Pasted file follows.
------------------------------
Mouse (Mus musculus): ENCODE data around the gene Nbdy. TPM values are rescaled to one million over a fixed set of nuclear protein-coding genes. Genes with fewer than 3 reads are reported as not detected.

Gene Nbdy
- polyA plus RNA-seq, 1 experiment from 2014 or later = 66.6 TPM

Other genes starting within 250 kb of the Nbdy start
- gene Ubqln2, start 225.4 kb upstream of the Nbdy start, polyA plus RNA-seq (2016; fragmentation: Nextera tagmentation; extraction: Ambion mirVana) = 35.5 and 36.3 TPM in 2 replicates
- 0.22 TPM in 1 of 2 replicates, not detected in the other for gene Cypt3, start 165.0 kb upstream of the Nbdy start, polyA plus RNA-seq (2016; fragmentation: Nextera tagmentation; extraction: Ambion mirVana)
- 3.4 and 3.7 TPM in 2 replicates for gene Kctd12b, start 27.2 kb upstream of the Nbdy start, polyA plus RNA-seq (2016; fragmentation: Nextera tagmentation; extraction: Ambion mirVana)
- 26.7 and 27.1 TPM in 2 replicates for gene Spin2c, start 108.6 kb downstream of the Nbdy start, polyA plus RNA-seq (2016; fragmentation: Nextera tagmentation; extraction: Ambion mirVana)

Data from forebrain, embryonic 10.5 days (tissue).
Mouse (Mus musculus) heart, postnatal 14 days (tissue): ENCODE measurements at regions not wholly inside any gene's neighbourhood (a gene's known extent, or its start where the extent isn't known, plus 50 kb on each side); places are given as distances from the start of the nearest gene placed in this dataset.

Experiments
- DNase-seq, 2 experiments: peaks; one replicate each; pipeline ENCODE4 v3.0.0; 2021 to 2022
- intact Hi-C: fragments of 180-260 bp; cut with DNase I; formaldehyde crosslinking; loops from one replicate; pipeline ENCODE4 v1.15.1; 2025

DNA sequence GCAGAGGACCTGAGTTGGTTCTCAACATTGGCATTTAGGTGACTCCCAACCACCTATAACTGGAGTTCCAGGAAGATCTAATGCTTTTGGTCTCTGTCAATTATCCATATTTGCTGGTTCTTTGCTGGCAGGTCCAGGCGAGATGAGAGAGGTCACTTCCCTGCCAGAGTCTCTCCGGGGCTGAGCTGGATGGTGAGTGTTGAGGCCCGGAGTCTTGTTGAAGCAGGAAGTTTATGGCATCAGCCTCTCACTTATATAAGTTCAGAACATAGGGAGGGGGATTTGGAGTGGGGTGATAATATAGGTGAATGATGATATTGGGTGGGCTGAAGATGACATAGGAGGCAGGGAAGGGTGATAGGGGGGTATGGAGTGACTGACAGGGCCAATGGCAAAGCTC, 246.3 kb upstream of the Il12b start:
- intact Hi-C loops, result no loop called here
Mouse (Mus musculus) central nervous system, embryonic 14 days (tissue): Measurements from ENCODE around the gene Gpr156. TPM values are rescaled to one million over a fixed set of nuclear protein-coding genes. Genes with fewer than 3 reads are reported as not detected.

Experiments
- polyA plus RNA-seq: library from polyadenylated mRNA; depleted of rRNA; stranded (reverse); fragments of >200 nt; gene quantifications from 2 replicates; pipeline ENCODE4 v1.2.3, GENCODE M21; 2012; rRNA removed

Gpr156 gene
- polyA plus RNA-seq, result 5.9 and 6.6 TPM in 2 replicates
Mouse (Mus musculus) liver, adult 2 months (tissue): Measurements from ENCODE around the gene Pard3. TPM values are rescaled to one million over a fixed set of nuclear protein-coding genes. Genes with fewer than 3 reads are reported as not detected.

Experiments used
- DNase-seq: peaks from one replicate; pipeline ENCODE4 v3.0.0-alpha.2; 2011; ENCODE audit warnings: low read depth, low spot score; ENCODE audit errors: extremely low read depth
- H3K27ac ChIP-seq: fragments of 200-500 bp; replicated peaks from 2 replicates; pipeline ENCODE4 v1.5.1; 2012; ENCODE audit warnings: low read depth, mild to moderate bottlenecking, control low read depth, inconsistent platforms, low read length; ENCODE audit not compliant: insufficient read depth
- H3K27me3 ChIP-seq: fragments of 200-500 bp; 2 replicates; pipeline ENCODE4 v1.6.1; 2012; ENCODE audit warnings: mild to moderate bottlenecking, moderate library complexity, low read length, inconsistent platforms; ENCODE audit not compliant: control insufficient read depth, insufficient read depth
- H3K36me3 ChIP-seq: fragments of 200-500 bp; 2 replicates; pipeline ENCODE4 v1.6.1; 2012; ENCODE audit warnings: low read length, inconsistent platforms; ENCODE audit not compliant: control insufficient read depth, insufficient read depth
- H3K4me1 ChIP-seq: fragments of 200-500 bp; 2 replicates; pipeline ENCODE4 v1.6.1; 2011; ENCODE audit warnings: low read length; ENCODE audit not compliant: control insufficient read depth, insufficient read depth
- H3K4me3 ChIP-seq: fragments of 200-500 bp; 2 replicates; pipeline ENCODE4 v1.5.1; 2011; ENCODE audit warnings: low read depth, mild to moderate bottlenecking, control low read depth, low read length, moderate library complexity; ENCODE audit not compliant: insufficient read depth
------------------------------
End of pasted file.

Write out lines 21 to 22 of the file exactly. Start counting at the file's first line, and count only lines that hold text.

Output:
Mouse (Mus musculus) liver, adult 2 months (tissue): Measurements from ENCODE around the gene Pard3. TPM values are rescaled to one million over a fixed set of nuclear protein-coding genes. Genes with fewer than 3 reads are reported as not detected.

Experiments used